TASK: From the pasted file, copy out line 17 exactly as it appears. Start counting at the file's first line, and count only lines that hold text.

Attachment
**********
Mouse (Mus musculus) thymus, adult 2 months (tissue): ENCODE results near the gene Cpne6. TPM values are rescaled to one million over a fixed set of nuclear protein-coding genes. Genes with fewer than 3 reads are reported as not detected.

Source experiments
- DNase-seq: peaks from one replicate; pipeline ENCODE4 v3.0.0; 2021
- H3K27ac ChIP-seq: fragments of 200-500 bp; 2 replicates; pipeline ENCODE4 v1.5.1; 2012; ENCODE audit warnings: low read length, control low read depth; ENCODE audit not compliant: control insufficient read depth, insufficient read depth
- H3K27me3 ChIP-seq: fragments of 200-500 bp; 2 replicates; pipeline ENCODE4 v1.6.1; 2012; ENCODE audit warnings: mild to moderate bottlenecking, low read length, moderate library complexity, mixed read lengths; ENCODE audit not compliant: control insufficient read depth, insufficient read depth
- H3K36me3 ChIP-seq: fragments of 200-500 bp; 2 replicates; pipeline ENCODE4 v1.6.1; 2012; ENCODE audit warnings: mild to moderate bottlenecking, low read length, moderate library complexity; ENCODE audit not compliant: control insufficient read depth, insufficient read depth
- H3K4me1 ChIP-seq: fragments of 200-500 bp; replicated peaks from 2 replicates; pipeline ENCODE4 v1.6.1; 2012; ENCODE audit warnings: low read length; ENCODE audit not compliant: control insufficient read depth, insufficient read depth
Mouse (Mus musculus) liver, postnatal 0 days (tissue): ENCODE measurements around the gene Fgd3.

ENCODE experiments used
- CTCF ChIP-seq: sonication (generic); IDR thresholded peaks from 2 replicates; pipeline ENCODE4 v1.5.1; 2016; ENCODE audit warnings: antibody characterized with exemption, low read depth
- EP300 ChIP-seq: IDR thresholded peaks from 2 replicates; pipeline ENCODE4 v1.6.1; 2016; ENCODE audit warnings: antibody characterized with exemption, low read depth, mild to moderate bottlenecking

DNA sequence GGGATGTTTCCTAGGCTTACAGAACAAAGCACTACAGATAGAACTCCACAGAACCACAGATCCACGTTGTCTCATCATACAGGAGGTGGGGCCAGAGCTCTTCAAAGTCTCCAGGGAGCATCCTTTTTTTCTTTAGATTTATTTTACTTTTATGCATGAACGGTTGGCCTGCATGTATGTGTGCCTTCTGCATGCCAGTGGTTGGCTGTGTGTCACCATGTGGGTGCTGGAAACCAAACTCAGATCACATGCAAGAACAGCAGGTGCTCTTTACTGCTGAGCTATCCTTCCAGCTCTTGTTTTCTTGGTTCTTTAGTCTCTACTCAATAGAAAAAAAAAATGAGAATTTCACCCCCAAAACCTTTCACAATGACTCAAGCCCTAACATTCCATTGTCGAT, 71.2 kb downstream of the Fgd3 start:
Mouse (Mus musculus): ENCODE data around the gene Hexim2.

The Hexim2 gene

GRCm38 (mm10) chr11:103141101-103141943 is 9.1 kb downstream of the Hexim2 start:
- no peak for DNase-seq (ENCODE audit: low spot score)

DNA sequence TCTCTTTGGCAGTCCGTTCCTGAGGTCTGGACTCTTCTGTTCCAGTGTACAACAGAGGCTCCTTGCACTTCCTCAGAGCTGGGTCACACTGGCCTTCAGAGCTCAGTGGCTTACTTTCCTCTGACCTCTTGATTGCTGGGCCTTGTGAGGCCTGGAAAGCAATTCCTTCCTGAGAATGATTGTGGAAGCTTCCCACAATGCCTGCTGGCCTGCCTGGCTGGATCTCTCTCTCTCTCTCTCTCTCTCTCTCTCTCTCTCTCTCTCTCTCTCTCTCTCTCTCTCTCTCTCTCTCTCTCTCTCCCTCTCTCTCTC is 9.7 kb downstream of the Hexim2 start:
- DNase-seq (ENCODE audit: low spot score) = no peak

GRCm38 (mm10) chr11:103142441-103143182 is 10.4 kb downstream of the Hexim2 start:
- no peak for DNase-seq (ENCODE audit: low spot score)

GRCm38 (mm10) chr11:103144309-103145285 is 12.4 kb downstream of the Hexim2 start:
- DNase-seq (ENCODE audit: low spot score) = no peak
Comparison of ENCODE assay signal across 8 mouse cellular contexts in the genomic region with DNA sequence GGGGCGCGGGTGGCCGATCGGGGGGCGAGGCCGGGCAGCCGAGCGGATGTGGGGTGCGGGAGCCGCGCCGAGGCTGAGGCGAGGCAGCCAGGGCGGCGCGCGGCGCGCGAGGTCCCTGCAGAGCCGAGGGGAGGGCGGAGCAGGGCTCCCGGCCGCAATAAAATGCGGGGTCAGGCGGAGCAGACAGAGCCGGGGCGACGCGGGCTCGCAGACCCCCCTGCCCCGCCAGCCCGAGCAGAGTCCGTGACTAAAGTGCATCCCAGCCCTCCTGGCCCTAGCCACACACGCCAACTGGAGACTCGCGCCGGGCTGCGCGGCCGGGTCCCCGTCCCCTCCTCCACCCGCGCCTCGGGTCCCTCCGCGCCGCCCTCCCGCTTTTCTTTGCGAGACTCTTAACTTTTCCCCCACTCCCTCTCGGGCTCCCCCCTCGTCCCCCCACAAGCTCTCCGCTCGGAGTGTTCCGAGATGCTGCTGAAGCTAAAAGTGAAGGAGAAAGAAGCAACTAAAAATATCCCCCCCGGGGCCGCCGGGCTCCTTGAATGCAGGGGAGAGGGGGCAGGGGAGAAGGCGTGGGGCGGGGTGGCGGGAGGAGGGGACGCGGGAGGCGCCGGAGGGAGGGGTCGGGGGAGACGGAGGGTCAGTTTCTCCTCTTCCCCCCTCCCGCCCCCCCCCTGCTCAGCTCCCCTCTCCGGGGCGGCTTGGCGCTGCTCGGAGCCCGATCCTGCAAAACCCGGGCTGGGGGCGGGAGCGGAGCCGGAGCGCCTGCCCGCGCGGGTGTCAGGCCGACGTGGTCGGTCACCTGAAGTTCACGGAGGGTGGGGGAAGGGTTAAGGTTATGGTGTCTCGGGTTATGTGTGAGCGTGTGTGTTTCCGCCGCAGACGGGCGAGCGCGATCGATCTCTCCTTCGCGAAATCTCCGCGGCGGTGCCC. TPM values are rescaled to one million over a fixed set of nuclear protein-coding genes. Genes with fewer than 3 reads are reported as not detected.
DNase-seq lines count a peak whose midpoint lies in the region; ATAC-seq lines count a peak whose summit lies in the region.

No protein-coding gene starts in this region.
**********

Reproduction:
DNA sequence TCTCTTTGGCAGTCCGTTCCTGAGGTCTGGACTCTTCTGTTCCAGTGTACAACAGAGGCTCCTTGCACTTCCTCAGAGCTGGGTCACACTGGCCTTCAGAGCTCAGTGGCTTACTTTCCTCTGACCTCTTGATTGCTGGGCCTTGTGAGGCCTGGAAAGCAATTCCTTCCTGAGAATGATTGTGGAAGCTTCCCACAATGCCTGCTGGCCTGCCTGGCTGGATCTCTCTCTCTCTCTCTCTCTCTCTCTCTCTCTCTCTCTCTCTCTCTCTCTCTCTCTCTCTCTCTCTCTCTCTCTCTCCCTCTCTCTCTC is 9.7 kb downstream of the Hexim2 start: